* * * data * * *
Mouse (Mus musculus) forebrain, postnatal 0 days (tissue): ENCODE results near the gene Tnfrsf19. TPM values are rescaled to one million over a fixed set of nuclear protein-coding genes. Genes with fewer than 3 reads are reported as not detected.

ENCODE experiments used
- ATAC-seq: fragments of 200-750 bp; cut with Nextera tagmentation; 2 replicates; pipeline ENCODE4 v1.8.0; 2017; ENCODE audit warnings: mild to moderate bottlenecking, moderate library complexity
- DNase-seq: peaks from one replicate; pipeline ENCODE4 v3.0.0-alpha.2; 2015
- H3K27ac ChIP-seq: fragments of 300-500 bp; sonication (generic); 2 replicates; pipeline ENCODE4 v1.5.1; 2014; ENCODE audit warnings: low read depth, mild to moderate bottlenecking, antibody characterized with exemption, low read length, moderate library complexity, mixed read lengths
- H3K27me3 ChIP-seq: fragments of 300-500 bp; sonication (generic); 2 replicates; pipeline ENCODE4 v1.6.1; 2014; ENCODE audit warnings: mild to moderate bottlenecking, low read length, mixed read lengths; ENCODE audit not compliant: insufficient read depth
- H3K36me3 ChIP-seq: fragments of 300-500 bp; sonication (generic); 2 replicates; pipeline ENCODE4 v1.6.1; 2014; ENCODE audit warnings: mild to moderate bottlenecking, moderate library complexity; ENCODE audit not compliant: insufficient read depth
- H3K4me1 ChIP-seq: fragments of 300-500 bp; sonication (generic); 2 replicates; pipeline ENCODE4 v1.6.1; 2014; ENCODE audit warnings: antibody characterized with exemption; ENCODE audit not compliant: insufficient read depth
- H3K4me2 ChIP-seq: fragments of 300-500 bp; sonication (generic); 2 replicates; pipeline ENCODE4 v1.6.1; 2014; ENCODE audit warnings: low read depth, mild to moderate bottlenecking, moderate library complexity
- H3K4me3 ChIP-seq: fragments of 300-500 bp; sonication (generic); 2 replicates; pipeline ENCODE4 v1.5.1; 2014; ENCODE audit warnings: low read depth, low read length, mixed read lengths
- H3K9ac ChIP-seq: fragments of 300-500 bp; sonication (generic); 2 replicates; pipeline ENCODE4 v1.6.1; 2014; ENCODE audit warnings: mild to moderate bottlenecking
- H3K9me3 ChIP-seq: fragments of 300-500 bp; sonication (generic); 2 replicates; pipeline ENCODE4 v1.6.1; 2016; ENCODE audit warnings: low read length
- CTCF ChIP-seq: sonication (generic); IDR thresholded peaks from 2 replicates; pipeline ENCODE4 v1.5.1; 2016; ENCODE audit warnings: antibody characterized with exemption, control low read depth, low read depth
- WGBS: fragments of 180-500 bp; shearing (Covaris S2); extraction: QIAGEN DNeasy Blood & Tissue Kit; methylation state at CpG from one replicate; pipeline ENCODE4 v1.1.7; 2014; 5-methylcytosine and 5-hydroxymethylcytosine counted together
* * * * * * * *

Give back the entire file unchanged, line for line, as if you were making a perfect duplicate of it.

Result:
Mouse (Mus musculus) forebrain, postnatal 0 days (tissue): ENCODE results near the gene Tnfrsf19. TPM values are rescaled to one million over a fixed set of nuclear protein-coding genes. Genes with fewer than 3 reads are reported as not detected.

ENCODE experiments used
- ATAC-seq: fragments of 200-750 bp; cut with Nextera tagmentation; 2 replicates; pipeline ENCODE4 v1.8.0; 2017; ENCODE audit warnings: mild to moderate bottlenecking, moderate library complexity
- DNase-seq: peaks from one replicate; pipeline ENCODE4 v3.0.0-alpha.2; 2015
- H3K27ac ChIP-seq: fragments of 300-500 bp; sonication (generic); 2 replicates; pipeline ENCODE4 v1.5.1; 2014; ENCODE audit warnings: low read depth, mild to moderate bottlenecking, antibody characterized with exemption, low read length, moderate library complexity, mixed read lengths
- H3K27me3 ChIP-seq: fragments of 300-500 bp; sonication (generic); 2 replicates; pipeline ENCODE4 v1.6.1; 2014; ENCODE audit warnings: mild to moderate bottlenecking, low read length, mixed read lengths; ENCODE audit not compliant: insufficient read depth
- H3K36me3 ChIP-seq: fragments of 300-500 bp; sonication (generic); 2 replicates; pipeline ENCODE4 v1.6.1; 2014; ENCODE audit warnings: mild to moderate bottlenecking, moderate library complexity; ENCODE audit not compliant: insufficient read depth
- H3K4me1 ChIP-seq: fragments of 300-500 bp; sonication (generic); 2 replicates; pipeline ENCODE4 v1.6.1; 2014; ENCODE audit warnings: antibody characterized with exemption; ENCODE audit not compliant: insufficient read depth
- H3K4me2 ChIP-seq: fragments of 300-500 bp; sonication (generic); 2 replicates; pipeline ENCODE4 v1.6.1; 2014; ENCODE audit warnings: low read depth, mild to moderate bottlenecking, moderate library complexity
- H3K4me3 ChIP-seq: fragments of 300-500 bp; sonication (generic); 2 replicates; pipeline ENCODE4 v1.5.1; 2014; ENCODE audit warnings: low read depth, low read length, mixed read lengths
- H3K9ac ChIP-seq: fragments of 300-500 bp; sonication (generic); 2 replicates; pipeline ENCODE4 v1.6.1; 2014; ENCODE audit warnings: mild to moderate bottlenecking
- H3K9me3 ChIP-seq: fragments of 300-500 bp; sonication (generic); 2 replicates; pipeline ENCODE4 v1.6.1; 2016; ENCODE audit warnings: low read length
- CTCF ChIP-seq: sonication (generic); IDR thresholded peaks from 2 replicates; pipeline ENCODE4 v1.5.1; 2016; ENCODE audit warnings: antibody characterized with exemption, control low read depth, low read depth
- WGBS: fragments of 180-500 bp; shearing (Covaris S2); extraction: QIAGEN DNeasy Blood & Tissue Kit; methylation state at CpG from one replicate; pipeline ENCODE4 v1.1.7; 2014; 5-methylcytosine and 5-hydroxymethylcytosine counted together